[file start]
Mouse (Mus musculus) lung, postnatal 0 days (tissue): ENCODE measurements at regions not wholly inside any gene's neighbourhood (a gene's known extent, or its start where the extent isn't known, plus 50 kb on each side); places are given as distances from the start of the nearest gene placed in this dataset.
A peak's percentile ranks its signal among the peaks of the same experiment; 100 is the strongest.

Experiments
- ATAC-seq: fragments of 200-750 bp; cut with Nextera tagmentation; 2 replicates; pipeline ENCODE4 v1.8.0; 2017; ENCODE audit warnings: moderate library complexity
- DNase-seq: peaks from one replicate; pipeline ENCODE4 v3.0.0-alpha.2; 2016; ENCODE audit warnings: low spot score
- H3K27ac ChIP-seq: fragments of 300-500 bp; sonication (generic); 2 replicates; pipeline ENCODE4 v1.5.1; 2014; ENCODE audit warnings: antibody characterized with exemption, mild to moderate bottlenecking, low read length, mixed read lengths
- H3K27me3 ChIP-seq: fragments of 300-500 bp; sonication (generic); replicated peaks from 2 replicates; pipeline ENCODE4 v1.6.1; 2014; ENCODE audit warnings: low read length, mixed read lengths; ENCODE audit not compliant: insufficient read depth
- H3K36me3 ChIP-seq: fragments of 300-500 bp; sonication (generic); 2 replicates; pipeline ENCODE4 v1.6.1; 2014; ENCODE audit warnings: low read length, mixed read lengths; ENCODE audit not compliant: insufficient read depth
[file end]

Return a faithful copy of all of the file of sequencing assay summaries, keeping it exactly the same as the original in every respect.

Mouse (Mus musculus) lung, postnatal 0 days (tissue): ENCODE measurements at regions not wholly inside any gene's neighbourhood (a gene's known extent, or its start where the extent isn't known, plus 50 kb on each side); places are given as distances from the start of the nearest gene placed in this dataset.
A peak's percentile ranks its signal among the peaks of the same experiment; 100 is the strongest.

Experiments
- ATAC-seq: fragments of 200-750 bp; cut with Nextera tagmentation; 2 replicates; pipeline ENCODE4 v1.8.0; 2017; ENCODE audit warnings: moderate library complexity
- DNase-seq: peaks from one replicate; pipeline ENCODE4 v3.0.0-alpha.2; 2016; ENCODE audit warnings: low spot score
- H3K27ac ChIP-seq: fragments of 300-500 bp; sonication (generic); 2 replicates; pipeline ENCODE4 v1.5.1; 2014; ENCODE audit warnings: antibody characterized with exemption, mild to moderate bottlenecking, low read length, mixed read lengths
- H3K27me3 ChIP-seq: fragments of 300-500 bp; sonication (generic); replicated peaks from 2 replicates; pipeline ENCODE4 v1.6.1; 2014; ENCODE audit warnings: low read length, mixed read lengths; ENCODE audit not compliant: insufficient read depth
- H3K36me3 ChIP-seq: fragments of 300-500 bp; sonication (generic); 2 replicates; pipeline ENCODE4 v1.6.1; 2014; ENCODE audit warnings: low read length, mixed read lengths; ENCODE audit not compliant: insufficient read depth